♣ Why Are The Great Ones Often The Most Tortured Souls? ♣
“The greatest education in the world is watching the masters at work.”
— Michael Jackson
SOUTHFIELD, Mich. — I was sitting on my bedroom floor looking at the website for the Los Angeles Times last Thursday when it announced the passing of Michael Jackson. I was just a stunned, shocked, and numb as anyone else. He was the first celebrity that I was a legit fan of.
For those of you who were born after 1987, Michael Jackson was, simply, the Baddest man on the planet. For a five year span between 1982 and 1987, he was the biggest celebrity on Earth. Bigger than Elvis, The Beatles, anyone other than Jesus. His videos not only debuted on MTV (which until Thriller, never played Black music), they debuted on Network TV, including all three majors NBC, CBS, and ABC. A lot of seminal moments in the first half of my life have been connected to Michael Jackson in one way or another.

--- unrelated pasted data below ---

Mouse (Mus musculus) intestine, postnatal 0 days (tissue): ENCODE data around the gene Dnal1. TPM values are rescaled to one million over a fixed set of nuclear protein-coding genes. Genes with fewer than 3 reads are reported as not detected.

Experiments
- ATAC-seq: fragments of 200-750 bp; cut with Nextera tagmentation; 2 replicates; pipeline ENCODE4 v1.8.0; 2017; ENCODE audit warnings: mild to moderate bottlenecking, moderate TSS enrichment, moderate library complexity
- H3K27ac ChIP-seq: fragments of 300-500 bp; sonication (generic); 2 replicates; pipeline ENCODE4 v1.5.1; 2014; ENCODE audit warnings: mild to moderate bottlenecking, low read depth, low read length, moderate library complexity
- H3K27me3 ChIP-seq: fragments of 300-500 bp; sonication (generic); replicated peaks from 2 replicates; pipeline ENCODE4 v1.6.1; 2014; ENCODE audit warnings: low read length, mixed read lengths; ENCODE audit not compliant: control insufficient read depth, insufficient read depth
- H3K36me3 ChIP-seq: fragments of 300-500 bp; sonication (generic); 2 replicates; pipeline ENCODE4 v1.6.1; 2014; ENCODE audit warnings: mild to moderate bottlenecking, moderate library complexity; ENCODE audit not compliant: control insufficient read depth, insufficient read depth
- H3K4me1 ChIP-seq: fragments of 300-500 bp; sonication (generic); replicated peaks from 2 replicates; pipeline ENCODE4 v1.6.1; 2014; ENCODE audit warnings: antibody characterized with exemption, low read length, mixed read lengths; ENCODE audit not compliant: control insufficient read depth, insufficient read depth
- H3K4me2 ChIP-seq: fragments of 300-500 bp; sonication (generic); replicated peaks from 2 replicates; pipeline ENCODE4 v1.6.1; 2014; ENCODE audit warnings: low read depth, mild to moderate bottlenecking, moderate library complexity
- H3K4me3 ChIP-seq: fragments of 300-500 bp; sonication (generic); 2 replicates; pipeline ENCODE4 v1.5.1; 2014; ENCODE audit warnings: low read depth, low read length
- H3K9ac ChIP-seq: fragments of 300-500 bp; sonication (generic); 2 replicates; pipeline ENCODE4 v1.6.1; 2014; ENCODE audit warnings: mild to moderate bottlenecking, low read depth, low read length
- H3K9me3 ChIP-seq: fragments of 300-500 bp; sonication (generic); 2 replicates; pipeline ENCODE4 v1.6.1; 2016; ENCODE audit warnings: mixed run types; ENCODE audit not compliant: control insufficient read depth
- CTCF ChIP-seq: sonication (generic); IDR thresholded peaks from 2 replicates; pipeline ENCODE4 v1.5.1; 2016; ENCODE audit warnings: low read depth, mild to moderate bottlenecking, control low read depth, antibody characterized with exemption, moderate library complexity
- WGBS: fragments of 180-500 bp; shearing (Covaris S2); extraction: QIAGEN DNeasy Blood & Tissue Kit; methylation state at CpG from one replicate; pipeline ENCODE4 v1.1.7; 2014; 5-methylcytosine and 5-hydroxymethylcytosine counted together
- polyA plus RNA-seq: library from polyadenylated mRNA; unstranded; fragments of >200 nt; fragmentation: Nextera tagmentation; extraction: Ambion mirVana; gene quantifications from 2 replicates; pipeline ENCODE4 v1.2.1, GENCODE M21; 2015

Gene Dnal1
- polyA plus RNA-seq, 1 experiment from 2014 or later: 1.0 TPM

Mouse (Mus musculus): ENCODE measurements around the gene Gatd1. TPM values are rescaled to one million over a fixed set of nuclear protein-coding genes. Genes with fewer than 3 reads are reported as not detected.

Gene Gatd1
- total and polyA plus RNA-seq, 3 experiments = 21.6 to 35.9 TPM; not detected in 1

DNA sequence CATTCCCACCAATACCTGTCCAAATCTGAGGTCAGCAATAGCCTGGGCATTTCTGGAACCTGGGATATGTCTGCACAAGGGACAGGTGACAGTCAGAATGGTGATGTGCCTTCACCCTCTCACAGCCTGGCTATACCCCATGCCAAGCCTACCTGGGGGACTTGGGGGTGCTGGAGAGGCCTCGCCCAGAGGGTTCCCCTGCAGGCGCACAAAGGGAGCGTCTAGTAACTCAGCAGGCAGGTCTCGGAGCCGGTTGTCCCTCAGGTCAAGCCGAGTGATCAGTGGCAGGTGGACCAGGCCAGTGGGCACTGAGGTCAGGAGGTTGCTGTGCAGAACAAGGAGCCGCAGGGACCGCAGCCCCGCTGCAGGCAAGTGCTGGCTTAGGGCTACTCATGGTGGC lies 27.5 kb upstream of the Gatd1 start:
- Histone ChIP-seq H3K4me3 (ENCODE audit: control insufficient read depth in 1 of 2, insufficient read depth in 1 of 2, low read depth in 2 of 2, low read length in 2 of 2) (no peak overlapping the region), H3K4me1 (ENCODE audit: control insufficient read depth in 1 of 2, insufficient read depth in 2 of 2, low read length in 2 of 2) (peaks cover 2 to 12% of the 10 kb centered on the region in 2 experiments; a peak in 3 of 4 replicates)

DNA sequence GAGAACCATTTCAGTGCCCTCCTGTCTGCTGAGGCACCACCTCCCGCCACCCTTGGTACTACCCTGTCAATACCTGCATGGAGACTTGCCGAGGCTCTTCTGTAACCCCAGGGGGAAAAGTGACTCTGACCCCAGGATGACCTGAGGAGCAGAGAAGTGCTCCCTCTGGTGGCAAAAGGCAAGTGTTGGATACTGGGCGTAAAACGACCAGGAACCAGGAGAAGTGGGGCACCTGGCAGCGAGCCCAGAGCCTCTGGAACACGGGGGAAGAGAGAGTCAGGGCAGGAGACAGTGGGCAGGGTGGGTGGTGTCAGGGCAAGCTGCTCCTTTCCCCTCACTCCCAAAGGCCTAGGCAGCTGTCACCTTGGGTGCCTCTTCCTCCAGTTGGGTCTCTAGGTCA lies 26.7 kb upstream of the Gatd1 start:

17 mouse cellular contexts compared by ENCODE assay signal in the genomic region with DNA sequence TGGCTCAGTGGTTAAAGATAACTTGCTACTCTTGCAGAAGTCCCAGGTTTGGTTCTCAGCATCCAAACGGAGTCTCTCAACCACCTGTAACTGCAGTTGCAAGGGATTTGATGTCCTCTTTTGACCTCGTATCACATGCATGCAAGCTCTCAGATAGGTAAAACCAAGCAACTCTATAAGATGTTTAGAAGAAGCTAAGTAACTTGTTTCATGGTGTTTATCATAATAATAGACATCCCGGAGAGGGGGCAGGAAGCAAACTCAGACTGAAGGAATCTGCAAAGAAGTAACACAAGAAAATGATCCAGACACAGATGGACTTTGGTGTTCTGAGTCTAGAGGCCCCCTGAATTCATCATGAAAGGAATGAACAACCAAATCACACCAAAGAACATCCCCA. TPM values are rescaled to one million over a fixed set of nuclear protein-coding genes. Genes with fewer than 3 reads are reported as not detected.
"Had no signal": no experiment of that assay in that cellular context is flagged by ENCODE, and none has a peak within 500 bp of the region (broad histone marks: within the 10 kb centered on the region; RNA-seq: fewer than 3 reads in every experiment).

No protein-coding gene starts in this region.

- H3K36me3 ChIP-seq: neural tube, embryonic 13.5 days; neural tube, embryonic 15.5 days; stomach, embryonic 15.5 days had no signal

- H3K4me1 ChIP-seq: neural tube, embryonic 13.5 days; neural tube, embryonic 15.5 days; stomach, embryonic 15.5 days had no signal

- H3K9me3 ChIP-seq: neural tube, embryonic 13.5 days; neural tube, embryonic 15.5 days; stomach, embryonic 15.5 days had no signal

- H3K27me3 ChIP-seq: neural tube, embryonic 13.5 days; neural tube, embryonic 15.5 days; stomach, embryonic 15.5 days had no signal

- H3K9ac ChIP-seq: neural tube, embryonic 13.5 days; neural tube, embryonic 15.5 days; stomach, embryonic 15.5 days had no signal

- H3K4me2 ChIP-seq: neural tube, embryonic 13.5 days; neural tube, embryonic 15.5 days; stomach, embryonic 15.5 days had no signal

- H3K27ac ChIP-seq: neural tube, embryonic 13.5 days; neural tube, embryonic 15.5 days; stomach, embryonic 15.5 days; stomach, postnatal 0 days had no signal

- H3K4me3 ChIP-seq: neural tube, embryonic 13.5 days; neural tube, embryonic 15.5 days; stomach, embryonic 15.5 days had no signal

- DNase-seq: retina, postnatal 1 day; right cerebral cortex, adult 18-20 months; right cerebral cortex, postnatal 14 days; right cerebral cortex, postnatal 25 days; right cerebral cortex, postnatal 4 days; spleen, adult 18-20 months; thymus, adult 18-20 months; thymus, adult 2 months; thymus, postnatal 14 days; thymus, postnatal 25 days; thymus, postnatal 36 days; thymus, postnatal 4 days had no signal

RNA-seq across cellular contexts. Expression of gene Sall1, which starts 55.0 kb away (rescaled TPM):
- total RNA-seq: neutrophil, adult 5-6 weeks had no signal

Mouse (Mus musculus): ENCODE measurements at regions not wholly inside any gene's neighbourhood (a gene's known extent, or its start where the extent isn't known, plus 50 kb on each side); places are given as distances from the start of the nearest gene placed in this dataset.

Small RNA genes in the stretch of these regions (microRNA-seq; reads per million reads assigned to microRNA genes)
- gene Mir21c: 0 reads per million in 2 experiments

Thriller was the first album I can remember. The first three videos I can remember seeing were Beat It, Billie Jean, and Thriller. Thriller was the first music video to scare the crap out of me. Mike turning into the werewolf freaked me out…I was 4…screw you! As a Christmas gift in 1983, I got the Michael Jackson doll (yes, there are pictures, and No you can’t see them!). That same year I saw the Billie Jean video where his feet were lighting up the pavement as he walked. In May 1983, during the Motown 25 show, Michael broke off the illest moonwalk of All-Time and I immediately thought that dude was a Super Hero!
Looking at the span of my life from the mid-1980s to now, there are many points where that man’s music can immediately remind me of a specific time in my life that it’s damn near scary. Case in point, after Thriller, came…